Yousuf Karsh 20th Century Master Photographer Legend

Yousuf Karsh at his exhibit at Brooks Institute of Photography

Karsh portrait courtesy of Jack Drafahl

I first heard the name Yousuf Karsh from my father-in-law in the early 1970’s. I was recently discharged and returned from a tour of Southeast Asia and was beginning my career in photography. He told me how magnificent his portraits were and how he lit his portraits so they became almost three dimensional.

I have to admit, until this time I have not heard the name Yousuf Karsh. A short time later, I read in my local paper, The Morning Call that Mr. Karsh was a guest lecturer at Muhlenberg College and would also have some of his portraits on display. So I went and saw some of the most beautiful portraits, mostly in B&W, that I have ever seen. I felt so fortunate to have had this opportunity and never forgot it.

Several years later I came upon a magnificent looking book entitled Karsh Portraits at one of the store in our local mall. It was a beautiful large format book than contained many of his black & white portraits and they looked fantastic. The images were printed on a very heavy mat paper with an incredible range of tones showing the fine details in highlights and shadows.

I purchased this book even though it was priced much higher than I have ever paid for a book. But, it was worth every penny. I cherish this book today and it is one of my favorite books in my collection.

Anyone who truly appreciates magnificent photography should consider owning this fantastic book. Along with each image Mr. Karsh comments on the making of each portrait.

The story of Yousuf Karsh is quite interesting. After the massacre in Armenia, at age 16 Karsh was sent to Sherbrooke, Quebec to live with his uncle George Nakash who was a photographer. At this time Yousuf wanted to be a physcian, but he went to work for his uncle Nakash who bought him a camera of his own and started becoming facinated with the art of photography.

A photograph Karsh had taken was given to one of his friends as a Christmas present, who entered the photo in a contest. The photo won first prise and Karsh received $50 of which he gave $10 to his friend and sent home $40 to his parents who were now living in Aleppo, Syria after fleeing Armenia.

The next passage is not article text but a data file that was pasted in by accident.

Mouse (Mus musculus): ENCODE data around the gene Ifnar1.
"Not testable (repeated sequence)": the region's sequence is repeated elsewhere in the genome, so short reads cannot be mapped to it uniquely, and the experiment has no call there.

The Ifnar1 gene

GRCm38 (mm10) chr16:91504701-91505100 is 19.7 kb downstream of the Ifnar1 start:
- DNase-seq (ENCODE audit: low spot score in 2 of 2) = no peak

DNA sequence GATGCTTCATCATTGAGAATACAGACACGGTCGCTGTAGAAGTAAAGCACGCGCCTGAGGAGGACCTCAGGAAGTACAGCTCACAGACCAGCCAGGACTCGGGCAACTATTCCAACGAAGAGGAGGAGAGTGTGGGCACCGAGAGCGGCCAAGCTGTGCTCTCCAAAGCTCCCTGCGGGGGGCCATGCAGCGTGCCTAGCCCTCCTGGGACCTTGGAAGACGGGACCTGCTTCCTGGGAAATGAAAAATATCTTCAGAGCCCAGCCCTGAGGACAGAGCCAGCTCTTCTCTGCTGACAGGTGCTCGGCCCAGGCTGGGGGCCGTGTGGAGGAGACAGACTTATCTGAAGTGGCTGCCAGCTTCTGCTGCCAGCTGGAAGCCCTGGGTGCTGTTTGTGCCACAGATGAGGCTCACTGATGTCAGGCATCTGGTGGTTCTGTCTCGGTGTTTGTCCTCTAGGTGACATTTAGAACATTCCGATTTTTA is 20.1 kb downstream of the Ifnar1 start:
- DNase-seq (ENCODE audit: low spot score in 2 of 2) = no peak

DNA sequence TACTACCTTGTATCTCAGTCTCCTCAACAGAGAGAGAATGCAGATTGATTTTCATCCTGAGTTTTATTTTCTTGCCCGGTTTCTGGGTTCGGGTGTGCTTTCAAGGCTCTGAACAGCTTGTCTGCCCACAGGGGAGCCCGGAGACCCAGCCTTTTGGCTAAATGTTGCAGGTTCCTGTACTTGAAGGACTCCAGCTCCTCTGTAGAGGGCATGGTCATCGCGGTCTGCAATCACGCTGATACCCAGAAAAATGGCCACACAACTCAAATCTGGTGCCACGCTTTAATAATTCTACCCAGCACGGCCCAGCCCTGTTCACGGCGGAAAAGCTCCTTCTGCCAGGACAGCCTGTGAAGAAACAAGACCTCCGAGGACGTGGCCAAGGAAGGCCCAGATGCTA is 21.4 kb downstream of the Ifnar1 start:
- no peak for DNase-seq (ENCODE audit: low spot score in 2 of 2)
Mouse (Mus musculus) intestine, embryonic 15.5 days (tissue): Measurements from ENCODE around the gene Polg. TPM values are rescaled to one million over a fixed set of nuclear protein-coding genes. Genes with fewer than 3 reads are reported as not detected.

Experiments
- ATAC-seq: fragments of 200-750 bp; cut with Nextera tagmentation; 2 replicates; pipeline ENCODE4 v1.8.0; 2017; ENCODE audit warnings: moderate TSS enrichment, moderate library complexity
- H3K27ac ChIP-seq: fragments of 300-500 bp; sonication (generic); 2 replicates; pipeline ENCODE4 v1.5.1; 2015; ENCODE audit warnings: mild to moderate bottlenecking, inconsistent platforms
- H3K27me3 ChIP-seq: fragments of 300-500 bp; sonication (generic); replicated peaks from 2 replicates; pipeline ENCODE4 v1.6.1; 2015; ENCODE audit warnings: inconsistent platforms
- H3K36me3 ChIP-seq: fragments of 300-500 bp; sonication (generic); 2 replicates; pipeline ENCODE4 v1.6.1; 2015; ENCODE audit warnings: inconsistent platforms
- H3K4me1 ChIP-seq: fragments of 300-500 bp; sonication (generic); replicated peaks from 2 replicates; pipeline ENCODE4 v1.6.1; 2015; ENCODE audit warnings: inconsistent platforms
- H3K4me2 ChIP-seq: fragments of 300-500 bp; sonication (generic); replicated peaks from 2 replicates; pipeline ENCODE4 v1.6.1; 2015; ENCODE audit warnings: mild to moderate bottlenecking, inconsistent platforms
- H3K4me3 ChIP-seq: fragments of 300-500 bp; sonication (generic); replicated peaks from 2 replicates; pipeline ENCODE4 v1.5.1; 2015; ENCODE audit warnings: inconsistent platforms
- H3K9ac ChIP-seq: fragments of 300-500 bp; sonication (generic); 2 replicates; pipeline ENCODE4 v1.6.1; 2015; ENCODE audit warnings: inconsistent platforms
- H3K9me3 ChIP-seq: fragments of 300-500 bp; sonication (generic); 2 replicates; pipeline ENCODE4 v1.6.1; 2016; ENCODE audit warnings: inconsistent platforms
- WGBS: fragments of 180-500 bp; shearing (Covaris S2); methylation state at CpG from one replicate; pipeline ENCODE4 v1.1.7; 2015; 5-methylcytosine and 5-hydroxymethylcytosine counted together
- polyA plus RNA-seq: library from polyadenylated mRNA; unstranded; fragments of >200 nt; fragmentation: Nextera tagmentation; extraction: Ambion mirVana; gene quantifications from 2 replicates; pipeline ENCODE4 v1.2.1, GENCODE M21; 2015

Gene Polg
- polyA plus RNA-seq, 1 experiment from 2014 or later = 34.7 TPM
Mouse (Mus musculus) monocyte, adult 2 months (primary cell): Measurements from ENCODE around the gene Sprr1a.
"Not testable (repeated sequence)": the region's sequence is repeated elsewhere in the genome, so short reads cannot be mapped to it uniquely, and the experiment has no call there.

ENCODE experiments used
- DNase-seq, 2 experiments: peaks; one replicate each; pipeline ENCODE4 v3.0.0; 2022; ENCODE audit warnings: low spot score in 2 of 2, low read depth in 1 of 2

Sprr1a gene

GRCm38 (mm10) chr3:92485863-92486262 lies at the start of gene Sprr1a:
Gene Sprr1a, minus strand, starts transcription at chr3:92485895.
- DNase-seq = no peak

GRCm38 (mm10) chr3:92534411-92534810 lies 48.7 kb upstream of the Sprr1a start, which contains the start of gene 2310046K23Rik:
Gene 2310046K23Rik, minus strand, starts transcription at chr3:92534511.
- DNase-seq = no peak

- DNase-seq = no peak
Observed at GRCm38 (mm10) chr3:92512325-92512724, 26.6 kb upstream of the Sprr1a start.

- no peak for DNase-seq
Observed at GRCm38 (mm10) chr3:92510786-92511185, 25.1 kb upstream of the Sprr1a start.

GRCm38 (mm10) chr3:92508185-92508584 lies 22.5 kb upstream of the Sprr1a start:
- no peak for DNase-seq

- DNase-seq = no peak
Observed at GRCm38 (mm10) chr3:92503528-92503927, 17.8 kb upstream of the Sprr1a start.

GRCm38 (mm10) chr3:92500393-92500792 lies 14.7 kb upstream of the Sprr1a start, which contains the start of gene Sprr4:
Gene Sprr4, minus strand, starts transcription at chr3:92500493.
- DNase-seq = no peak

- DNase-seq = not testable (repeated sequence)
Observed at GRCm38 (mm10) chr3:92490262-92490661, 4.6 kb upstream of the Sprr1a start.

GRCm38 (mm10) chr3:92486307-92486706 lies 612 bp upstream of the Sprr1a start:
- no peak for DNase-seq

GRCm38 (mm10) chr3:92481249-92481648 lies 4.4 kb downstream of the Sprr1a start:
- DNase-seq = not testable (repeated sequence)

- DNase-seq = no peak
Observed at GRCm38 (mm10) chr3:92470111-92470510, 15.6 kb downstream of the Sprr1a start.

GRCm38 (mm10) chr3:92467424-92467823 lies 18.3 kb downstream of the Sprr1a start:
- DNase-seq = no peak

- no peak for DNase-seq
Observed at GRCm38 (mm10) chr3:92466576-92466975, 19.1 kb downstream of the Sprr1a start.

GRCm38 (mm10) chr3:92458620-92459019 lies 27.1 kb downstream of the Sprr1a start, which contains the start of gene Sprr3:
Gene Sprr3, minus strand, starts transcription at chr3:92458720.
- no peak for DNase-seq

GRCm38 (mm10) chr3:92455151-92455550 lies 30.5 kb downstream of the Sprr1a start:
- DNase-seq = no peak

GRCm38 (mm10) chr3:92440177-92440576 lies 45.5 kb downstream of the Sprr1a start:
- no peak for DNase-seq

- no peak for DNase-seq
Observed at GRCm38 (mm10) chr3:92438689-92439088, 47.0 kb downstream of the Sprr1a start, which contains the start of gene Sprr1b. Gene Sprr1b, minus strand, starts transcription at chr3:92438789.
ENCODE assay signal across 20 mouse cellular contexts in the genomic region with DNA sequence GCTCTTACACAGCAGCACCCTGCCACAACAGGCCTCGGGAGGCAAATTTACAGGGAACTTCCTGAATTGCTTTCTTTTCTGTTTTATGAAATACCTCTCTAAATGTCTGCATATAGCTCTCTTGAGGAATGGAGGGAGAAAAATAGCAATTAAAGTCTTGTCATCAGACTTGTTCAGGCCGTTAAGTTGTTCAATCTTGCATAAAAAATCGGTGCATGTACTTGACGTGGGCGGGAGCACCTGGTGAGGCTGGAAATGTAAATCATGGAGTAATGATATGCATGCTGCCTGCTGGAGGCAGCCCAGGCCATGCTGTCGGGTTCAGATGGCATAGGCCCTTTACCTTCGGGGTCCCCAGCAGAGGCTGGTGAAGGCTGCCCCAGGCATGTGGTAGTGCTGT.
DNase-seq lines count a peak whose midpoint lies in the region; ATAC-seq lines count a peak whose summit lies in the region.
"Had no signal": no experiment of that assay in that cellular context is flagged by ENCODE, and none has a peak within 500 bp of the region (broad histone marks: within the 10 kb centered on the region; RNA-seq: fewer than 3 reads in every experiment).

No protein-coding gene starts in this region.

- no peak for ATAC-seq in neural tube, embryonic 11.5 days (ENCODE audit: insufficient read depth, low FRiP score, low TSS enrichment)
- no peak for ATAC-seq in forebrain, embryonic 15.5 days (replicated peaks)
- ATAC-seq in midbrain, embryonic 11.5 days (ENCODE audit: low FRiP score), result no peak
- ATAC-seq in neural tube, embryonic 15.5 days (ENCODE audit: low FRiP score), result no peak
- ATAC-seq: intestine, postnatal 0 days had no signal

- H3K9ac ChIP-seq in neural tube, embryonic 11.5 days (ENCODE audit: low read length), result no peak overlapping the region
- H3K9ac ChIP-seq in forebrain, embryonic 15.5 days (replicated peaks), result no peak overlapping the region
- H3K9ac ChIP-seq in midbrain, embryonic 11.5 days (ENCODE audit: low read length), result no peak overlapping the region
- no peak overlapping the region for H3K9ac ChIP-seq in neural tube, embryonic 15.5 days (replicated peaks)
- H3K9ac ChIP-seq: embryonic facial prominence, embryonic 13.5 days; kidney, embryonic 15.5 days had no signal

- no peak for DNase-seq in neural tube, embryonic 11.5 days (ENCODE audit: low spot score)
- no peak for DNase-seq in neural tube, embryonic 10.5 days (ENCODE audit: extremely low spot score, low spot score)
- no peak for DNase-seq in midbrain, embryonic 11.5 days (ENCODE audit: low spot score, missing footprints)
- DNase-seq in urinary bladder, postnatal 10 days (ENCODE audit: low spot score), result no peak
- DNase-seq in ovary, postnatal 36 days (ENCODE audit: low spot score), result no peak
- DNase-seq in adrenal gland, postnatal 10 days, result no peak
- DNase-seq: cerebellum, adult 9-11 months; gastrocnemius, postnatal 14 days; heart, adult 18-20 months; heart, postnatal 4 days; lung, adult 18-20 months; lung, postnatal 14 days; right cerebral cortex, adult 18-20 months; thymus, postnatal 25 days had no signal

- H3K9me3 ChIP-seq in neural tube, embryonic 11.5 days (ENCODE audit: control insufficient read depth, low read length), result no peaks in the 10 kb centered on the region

A short time later, Karsh was sent to Bosten to apprentice for a photographer named John H. Garo. Garo was a friend of Uncle Nakash and a fellow Armenian. He also had a outstanding reputation as a portrait photographer in Boston. Garo also encouraged Karsh to attend evening classes in art and to study the work of the great masters and Karsh began learning about design, lighting and composition.

What was suppose to be a six month apprenticeship turned into a total of a three learning experience. In addition to learning the technical aspects of photography, he also learned and studied about humanities and learned to appreciate the greater dimensions of photography.

One of the things that made Yousuf Karsh a true master in the art of portrait photography is his ability to communicate with whom he was photographing and earn their trust. It was this ability that allowed him to capture their inward power so that when the mask we present to others is lifted if only for a second and their true power is revealed, that is the time to record.

Without even realizing it, that was the reason his portraits stood above what I have been seeing at the time. This is an important ingredient to achieving a magnificent portrait, along with Mr. Karsh’s ability to see and master light.

It was in 1931 that he left Boston and arrived in Ottawa, Canada. and opened his modest photography studio. Shortly afterwards he received an invitation to join the Ottawa Little Theatre, an enthusiastic group of amateur players. This invitation was to have a lasting effect on his life and career.

Here he gained the experience of photographing portraits of the players using stage lighting. He was thrilled with the possibillities of artificial light and the moods he could create with it giving Karsh even more control in lighting and creating and modifying moods. This was a lot different than photographing with natural light in Garo’s studio. If the light wasn’t right one would have to wait for hours sometimes before the right light appeared.

While photographing at the Little Theatre he met Solange Gauthier who helped Yousuf as she inspired and motivated him in the arts of music, literature, drama, and dance. She was to become his wife until she passed away in 1960. Later he established the yearly Solange Karsh Award for the Best One-Act Play in Canada as a tribute to Solange.

When Yousuf Karsh became friends with some very influencial people of Canada such as Lord Tweedsmuir who also introduced him to Prime Minister Mackenzie King, he was invited to photograph Franklin Delano Roosevelt. Roosevelt was the first American President to pay an official visit to Canada. He came to Quebec City to confer with Lord Tweedsmuir and Prime Minister Mackenzie King.